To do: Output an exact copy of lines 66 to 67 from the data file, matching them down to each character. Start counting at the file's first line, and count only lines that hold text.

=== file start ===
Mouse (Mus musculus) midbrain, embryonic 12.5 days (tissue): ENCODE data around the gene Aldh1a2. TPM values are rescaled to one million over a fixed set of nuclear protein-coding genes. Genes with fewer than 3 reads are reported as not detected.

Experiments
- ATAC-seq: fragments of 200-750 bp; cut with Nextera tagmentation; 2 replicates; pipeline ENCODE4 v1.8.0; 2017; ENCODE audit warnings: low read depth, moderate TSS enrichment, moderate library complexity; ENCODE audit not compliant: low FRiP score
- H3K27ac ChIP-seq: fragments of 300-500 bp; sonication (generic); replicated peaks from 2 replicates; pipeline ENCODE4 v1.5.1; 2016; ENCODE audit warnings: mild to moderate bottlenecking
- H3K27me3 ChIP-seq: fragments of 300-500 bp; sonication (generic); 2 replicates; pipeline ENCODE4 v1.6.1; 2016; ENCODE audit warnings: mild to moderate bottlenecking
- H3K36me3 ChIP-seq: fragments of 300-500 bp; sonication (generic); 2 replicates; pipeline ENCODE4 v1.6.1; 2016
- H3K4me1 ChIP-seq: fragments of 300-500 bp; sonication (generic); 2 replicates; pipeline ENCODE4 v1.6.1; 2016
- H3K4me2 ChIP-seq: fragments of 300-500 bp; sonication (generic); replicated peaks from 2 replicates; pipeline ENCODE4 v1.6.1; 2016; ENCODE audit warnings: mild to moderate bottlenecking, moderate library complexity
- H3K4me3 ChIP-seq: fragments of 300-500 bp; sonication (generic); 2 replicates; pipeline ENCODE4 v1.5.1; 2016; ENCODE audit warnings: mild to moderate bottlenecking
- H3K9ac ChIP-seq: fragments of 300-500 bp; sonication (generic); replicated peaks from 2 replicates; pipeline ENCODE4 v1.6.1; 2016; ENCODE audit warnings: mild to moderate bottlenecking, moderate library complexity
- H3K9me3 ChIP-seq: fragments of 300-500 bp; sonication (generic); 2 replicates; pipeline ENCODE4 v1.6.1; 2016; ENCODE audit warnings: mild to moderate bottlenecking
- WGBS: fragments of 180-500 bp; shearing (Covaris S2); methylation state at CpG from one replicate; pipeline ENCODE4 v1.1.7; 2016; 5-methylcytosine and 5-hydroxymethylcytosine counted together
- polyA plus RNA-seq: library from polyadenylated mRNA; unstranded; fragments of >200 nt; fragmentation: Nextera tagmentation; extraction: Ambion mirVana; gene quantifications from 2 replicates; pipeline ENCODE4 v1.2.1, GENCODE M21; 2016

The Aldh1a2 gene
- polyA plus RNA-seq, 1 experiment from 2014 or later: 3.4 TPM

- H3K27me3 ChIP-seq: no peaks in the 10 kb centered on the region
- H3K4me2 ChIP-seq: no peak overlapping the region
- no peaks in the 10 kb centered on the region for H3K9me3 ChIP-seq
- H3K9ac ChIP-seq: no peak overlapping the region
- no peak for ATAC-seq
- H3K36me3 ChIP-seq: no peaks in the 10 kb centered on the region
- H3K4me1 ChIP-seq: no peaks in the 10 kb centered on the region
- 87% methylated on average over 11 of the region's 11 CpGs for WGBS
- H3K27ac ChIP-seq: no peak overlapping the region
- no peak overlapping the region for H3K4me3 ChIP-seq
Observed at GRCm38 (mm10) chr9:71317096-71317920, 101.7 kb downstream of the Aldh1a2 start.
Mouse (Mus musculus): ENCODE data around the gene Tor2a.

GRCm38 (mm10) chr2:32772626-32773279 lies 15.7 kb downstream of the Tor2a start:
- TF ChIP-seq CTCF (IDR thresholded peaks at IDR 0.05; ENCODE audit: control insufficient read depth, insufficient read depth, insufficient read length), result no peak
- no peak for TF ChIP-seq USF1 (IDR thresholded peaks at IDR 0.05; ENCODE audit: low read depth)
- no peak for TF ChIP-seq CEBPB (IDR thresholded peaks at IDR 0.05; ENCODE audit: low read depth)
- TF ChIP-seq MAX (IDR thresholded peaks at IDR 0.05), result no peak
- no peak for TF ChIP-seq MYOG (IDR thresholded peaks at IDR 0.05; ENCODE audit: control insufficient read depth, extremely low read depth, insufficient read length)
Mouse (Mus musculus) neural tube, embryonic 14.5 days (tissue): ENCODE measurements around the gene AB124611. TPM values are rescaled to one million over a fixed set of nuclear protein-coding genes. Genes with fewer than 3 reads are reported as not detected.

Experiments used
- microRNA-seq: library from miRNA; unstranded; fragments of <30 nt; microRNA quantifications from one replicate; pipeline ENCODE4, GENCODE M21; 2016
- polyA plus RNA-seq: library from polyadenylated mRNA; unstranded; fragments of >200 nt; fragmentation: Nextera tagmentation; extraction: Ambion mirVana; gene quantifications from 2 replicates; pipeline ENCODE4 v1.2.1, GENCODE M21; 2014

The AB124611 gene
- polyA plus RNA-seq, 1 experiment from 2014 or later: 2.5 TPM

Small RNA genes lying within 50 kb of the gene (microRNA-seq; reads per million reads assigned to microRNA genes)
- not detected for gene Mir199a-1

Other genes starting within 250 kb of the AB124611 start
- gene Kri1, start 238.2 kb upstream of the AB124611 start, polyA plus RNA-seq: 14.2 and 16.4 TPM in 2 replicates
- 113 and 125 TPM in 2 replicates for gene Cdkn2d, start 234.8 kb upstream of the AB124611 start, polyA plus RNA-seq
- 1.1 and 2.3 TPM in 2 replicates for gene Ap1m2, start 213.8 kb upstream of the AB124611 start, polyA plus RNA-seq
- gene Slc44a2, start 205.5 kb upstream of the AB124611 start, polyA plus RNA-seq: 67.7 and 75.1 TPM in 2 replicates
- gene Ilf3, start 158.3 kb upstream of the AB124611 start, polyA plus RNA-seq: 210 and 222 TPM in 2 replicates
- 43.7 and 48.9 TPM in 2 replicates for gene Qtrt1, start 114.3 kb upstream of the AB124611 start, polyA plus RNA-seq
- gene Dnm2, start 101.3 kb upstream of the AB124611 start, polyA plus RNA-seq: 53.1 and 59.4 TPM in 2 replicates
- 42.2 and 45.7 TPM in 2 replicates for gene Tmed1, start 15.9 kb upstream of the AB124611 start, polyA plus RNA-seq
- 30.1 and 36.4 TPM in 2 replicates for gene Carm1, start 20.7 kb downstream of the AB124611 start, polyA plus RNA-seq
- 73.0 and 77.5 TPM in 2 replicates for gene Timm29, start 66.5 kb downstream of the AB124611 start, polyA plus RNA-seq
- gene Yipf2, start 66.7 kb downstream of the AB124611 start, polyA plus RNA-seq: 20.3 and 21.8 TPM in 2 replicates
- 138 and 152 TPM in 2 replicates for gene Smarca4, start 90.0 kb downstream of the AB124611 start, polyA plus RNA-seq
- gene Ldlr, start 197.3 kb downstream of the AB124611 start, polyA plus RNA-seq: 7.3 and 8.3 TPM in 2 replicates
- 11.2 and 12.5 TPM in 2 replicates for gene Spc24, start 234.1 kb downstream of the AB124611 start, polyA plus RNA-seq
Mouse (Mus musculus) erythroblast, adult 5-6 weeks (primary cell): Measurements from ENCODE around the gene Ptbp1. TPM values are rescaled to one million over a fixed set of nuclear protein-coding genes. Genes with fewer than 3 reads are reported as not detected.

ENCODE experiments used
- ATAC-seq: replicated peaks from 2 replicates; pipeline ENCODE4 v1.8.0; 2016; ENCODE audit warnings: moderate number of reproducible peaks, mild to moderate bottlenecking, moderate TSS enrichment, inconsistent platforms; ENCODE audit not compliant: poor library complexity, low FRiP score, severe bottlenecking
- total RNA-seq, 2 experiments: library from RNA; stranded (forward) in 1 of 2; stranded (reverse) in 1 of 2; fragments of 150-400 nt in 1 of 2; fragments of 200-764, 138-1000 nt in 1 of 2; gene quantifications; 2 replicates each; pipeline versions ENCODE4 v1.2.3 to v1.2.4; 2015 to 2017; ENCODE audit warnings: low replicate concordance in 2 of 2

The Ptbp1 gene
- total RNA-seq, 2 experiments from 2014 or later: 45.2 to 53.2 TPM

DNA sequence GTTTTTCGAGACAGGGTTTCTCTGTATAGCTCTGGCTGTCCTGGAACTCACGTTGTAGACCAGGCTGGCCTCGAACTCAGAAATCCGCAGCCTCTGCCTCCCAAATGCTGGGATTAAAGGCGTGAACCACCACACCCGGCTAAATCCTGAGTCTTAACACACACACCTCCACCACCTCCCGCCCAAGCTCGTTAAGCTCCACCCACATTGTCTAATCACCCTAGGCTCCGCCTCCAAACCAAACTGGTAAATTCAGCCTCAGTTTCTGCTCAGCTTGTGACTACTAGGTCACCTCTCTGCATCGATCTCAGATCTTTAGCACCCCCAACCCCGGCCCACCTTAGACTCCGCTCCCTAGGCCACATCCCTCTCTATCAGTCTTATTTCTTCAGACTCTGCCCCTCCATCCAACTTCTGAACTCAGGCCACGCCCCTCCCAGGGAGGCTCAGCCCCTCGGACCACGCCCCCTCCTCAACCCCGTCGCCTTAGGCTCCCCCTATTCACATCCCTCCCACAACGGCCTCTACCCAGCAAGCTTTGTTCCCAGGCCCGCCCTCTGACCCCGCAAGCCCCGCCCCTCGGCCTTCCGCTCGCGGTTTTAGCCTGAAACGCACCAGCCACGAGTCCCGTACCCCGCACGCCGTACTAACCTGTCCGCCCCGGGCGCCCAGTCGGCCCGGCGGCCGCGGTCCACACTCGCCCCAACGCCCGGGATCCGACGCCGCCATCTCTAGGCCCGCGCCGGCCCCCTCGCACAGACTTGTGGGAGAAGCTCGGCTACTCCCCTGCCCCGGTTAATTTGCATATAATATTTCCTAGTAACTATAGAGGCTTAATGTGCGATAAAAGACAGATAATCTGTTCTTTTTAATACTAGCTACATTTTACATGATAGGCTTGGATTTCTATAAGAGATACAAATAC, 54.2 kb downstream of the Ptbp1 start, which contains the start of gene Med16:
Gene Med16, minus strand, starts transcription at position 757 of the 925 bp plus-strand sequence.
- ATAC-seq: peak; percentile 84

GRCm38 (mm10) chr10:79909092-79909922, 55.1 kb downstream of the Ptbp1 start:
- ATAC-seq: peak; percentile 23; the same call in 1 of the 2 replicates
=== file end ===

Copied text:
GRCm38 (mm10) chr10:79909092-79909922, 55.1 kb downstream of the Ptbp1 start:
- ATAC-seq: peak; percentile 23; the same call in 1 of the 2 replicates